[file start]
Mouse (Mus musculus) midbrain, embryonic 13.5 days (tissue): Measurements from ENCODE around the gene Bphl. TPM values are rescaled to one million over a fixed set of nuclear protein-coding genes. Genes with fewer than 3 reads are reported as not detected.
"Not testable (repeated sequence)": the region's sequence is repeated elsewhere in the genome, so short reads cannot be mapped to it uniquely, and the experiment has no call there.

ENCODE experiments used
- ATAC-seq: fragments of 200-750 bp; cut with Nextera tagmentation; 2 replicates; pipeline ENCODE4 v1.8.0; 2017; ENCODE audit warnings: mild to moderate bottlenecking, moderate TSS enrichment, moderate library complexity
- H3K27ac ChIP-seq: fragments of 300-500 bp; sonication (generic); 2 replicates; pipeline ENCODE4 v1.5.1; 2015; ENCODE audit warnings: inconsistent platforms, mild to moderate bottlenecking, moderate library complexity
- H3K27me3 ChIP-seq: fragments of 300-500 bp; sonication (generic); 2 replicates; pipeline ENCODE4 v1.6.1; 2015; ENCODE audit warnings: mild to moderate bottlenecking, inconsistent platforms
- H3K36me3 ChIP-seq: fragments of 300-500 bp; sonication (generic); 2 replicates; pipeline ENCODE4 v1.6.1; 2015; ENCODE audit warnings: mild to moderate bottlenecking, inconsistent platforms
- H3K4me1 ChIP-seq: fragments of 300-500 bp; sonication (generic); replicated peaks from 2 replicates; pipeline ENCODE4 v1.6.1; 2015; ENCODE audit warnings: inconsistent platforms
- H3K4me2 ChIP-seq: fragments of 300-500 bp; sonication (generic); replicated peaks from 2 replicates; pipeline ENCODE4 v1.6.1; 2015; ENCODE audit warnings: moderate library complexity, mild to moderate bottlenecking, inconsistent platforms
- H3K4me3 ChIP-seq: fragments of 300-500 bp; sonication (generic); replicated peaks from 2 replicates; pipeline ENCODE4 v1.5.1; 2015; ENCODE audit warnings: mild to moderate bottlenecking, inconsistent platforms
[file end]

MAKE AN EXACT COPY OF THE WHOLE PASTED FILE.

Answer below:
Mouse (Mus musculus) midbrain, embryonic 13.5 days (tissue): Measurements from ENCODE around the gene Bphl. TPM values are rescaled to one million over a fixed set of nuclear protein-coding genes. Genes with fewer than 3 reads are reported as not detected.
"Not testable (repeated sequence)": the region's sequence is repeated elsewhere in the genome, so short reads cannot be mapped to it uniquely, and the experiment has no call there.

ENCODE experiments used
- ATAC-seq: fragments of 200-750 bp; cut with Nextera tagmentation; 2 replicates; pipeline ENCODE4 v1.8.0; 2017; ENCODE audit warnings: mild to moderate bottlenecking, moderate TSS enrichment, moderate library complexity
- H3K27ac ChIP-seq: fragments of 300-500 bp; sonication (generic); 2 replicates; pipeline ENCODE4 v1.5.1; 2015; ENCODE audit warnings: inconsistent platforms, mild to moderate bottlenecking, moderate library complexity
- H3K27me3 ChIP-seq: fragments of 300-500 bp; sonication (generic); 2 replicates; pipeline ENCODE4 v1.6.1; 2015; ENCODE audit warnings: mild to moderate bottlenecking, inconsistent platforms
- H3K36me3 ChIP-seq: fragments of 300-500 bp; sonication (generic); 2 replicates; pipeline ENCODE4 v1.6.1; 2015; ENCODE audit warnings: mild to moderate bottlenecking, inconsistent platforms
- H3K4me1 ChIP-seq: fragments of 300-500 bp; sonication (generic); replicated peaks from 2 replicates; pipeline ENCODE4 v1.6.1; 2015; ENCODE audit warnings: inconsistent platforms
- H3K4me2 ChIP-seq: fragments of 300-500 bp; sonication (generic); replicated peaks from 2 replicates; pipeline ENCODE4 v1.6.1; 2015; ENCODE audit warnings: moderate library complexity, mild to moderate bottlenecking, inconsistent platforms
- H3K4me3 ChIP-seq: fragments of 300-500 bp; sonication (generic); replicated peaks from 2 replicates; pipeline ENCODE4 v1.5.1; 2015; ENCODE audit warnings: mild to moderate bottlenecking, inconsistent platforms